Breast cancer is on the rise in developing countries and mortality is high. Now, a consensus review of cancer experts worldwide, published in this month's issue of The Lancet Oncology, has identified the biggest challenges to diagnosing and treating breast cancer in low-income and middle-income countries (LMCs) and proposed resource-appropriate solutions to improve outcomes. In low-income countries there is little awareness that breast cancer is treatable, inadequate pathology services for diagnosis and staging, and poor treatment availability, especially for radiotherapy and drug treatments that are necessary for decreasing breast cancer mortality.
In middle-resource countries, the main challenges are late-stage presentation of disease, limited data collection, poor provision of community access to early detection, diagnosis and treatment, and low prioritisation of breast cancer control programmes within the health-care system.
Worldwide, cancer incidence and mortality are expected to increase by 50% between 2002 and 2020. These global cancer rates will be rising the most in developing countries. By the year 2020, 70% of the 16 million cancer cases that year are expected to be in LMCs. As the most common cause of cancer deaths among women around the world, breast cancer outcomes need to be addressed proactively as a cornerstone for staving off the predicable global cancer epidemic.
To improve mortality rates in resource-poor countries, the Breast Health Global Initiative (BHGI) has produced resource-sensitive, evidence-based clinical guidelines for the early detection, diagnosis and treatment of breast cancer in LMCs. This Review by Benjamin O. Anderson, Fred Hutchinson Cancer Research Center and University of Washington, Seattle, USA, and colleagues in cancer centres worldwide, summarises the consensus findings of the fourth BHGI Global Summit on International Breast Health held in Chicago, IL, USA, on June 9-11, 2010, which brought together more than 150 experts from 43 countries.
The panel discussions and delegate reports were pooled together to form this consensus analysis. In LMCs, a lack of awareness about cancer or an inability to seek basic healthcare means that patients commonly present with late-stage disease. In India, for instance, 50%-70% have locally advanced or metastatic disease at diagnosis. "While four out of five breast cancer cases are cured in the USA and Western Europe, breast cancer is likely a death sentence in most Sub-Saharan African countries," say the authors.
Doctors in developing countries are often not well trained in cancer diagnosis, and treatment may either be non-existent or too costly for patients to afford (out-of-pocket payments are highest in the poorest countries in the world). Healthcare professionals in LMCs may not have sufficient training in surgical techniques such as mastectomy, which means that malignant tissue is left in the body. After surgery, patients fail to receive the critical drug therapies that can prevent metastatic disease from becoming established. These factors combined are the reason that breast cancer mortality rates are so high in LMCs.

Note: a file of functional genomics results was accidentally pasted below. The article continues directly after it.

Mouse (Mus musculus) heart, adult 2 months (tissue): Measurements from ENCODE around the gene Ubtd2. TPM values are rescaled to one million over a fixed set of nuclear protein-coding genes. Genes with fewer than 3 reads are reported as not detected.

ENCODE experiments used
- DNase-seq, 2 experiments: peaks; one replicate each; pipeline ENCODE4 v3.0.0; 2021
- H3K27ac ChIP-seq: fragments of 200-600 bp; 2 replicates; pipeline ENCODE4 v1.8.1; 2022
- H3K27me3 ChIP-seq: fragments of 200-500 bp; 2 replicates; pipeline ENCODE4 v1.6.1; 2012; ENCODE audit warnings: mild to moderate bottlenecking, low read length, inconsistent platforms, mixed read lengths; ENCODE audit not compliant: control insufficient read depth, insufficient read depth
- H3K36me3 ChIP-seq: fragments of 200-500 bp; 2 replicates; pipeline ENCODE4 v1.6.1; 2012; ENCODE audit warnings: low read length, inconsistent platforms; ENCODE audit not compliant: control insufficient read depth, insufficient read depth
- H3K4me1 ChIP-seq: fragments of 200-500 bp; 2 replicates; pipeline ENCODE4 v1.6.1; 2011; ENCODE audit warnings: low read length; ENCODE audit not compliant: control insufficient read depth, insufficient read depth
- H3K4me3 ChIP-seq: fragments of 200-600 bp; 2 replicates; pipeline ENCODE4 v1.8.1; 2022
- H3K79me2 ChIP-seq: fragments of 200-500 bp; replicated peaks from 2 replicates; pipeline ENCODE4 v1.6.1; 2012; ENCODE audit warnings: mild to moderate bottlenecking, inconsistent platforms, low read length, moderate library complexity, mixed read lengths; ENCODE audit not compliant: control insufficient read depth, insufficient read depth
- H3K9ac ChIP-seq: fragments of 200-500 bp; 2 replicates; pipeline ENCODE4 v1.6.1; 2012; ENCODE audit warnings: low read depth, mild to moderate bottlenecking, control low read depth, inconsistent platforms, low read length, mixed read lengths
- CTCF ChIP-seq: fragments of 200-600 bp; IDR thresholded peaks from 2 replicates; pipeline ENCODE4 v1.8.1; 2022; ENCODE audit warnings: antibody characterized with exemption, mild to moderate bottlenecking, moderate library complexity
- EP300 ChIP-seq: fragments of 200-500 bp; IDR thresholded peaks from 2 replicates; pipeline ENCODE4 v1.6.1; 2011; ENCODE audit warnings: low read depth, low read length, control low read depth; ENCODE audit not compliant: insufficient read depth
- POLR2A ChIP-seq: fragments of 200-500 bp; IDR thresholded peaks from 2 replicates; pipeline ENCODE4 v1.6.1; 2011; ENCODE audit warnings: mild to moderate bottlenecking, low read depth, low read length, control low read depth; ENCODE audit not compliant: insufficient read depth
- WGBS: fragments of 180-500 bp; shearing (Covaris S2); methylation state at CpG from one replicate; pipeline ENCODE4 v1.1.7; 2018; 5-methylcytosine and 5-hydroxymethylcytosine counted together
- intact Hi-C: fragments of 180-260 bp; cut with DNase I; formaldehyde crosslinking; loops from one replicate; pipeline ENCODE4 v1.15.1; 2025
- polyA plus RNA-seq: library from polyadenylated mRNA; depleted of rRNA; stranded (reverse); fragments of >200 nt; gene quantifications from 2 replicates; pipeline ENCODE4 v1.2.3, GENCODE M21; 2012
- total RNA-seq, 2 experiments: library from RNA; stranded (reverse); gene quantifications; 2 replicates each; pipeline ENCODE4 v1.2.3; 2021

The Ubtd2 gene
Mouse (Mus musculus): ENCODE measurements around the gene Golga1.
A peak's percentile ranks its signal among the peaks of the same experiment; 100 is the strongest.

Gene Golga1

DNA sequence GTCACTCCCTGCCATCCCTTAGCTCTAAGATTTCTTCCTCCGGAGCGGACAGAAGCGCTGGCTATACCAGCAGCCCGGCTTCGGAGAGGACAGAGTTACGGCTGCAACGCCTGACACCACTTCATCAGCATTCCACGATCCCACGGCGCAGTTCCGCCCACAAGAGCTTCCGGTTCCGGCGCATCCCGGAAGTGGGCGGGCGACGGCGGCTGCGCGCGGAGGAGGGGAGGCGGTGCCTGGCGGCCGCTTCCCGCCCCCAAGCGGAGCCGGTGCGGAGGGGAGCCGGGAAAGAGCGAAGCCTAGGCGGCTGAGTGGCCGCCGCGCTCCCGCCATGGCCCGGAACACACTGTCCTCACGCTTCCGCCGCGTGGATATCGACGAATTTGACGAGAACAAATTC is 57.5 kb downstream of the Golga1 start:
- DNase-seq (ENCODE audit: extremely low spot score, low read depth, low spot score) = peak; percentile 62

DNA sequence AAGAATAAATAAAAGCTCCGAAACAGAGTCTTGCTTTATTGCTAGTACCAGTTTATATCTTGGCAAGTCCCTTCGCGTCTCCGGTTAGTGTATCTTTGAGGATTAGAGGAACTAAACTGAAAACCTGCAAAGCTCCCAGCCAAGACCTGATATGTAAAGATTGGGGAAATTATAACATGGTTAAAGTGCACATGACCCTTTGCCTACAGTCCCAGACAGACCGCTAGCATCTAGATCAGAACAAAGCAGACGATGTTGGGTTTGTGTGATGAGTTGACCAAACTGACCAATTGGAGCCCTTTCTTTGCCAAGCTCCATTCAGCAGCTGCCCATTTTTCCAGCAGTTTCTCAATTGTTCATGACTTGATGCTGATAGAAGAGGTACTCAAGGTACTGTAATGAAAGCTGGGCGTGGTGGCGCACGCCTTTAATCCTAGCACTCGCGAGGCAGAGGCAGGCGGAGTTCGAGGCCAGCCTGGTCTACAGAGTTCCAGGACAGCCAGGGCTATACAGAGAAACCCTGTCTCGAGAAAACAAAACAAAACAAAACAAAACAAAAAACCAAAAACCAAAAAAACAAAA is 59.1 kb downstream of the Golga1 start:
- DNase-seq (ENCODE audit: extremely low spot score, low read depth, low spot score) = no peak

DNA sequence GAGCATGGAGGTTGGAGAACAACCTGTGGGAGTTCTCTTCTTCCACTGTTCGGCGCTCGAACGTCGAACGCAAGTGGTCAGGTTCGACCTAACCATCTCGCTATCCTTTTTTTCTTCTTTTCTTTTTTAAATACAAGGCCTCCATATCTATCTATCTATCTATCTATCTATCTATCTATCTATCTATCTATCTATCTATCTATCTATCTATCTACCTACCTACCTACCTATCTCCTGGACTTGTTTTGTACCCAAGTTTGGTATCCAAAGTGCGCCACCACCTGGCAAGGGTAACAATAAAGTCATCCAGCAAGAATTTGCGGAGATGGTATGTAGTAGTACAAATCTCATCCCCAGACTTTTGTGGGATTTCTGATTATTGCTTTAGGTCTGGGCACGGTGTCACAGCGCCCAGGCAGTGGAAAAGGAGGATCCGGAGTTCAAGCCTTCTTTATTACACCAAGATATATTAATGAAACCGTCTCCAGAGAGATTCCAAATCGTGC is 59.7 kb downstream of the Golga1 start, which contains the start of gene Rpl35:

Public awareness about breast cancer is very low in most LMCs. Women are often not aware of self-examination techniques, nor do healthcare professionals educate them about these issues. In the poorest settings, the doctors themselves may have never seen an early breast cancer case, and therefore may not recognize the need to initiate diagnosis and treatment at these early, potentially curable stages.
The authors say: "LMCs' health-care systems face several challenges including national or regional data collection, programme infrastructure and capacity (including appropriate equipment and drug acquisitions and professional training and accreditation), the need for qualitative and quantitative research to support decision making, and strategies to improve patient access and compliance and public, health-care professional, and policy-maker awareness that breast cancer is a cost-effective, treatable disease."
They conclude: "Differences exist both between and within countries, which suggest a need to look more closely at subpopulations within each country or region to understand better how to optimise breast cancer care for underserved women worldwide."
Source: Lancet Oncology
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